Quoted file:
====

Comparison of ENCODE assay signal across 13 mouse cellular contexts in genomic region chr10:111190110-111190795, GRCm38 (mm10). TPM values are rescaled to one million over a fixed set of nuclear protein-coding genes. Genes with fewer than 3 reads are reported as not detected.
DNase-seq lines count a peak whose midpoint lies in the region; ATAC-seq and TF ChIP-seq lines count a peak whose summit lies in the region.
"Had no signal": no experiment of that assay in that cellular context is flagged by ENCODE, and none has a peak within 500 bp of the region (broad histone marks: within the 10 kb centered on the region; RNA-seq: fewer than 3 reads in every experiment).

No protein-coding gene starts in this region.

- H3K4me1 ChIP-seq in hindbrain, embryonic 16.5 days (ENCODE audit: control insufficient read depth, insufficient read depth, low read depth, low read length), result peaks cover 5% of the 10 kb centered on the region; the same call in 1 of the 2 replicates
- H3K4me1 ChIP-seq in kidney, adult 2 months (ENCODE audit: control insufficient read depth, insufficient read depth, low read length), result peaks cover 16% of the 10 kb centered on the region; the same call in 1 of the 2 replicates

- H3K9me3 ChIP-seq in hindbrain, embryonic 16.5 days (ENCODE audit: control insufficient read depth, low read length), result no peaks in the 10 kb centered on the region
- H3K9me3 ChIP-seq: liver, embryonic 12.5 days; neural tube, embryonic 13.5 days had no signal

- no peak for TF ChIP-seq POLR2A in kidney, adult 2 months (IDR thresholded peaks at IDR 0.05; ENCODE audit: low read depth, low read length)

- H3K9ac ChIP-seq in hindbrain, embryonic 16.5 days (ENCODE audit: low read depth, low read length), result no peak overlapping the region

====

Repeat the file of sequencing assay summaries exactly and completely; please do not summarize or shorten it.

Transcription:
Comparison of ENCODE assay signal across 13 mouse cellular contexts in genomic region chr10:111190110-111190795, GRCm38 (mm10). TPM values are rescaled to one million over a fixed set of nuclear protein-coding genes. Genes with fewer than 3 reads are reported as not detected.
DNase-seq lines count a peak whose midpoint lies in the region; ATAC-seq and TF ChIP-seq lines count a peak whose summit lies in the region.
"Had no signal": no experiment of that assay in that cellular context is flagged by ENCODE, and none has a peak within 500 bp of the region (broad histone marks: within the 10 kb centered on the region; RNA-seq: fewer than 3 reads in every experiment).

No protein-coding gene starts in this region.

- H3K4me1 ChIP-seq in hindbrain, embryonic 16.5 days (ENCODE audit: control insufficient read depth, insufficient read depth, low read depth, low read length), result peaks cover 5% of the 10 kb centered on the region; the same call in 1 of the 2 replicates
- H3K4me1 ChIP-seq in kidney, adult 2 months (ENCODE audit: control insufficient read depth, insufficient read depth, low read length), result peaks cover 16% of the 10 kb centered on the region; the same call in 1 of the 2 replicates

- H3K9me3 ChIP-seq in hindbrain, embryonic 16.5 days (ENCODE audit: control insufficient read depth, low read length), result no peaks in the 10 kb centered on the region
- H3K9me3 ChIP-seq: liver, embryonic 12.5 days; neural tube, embryonic 13.5 days had no signal

- no peak for TF ChIP-seq POLR2A in kidney, adult 2 months (IDR thresholded peaks at IDR 0.05; ENCODE audit: low read depth, low read length)

- H3K9ac ChIP-seq in hindbrain, embryonic 16.5 days (ENCODE audit: low read depth, low read length), result no peak overlapping the region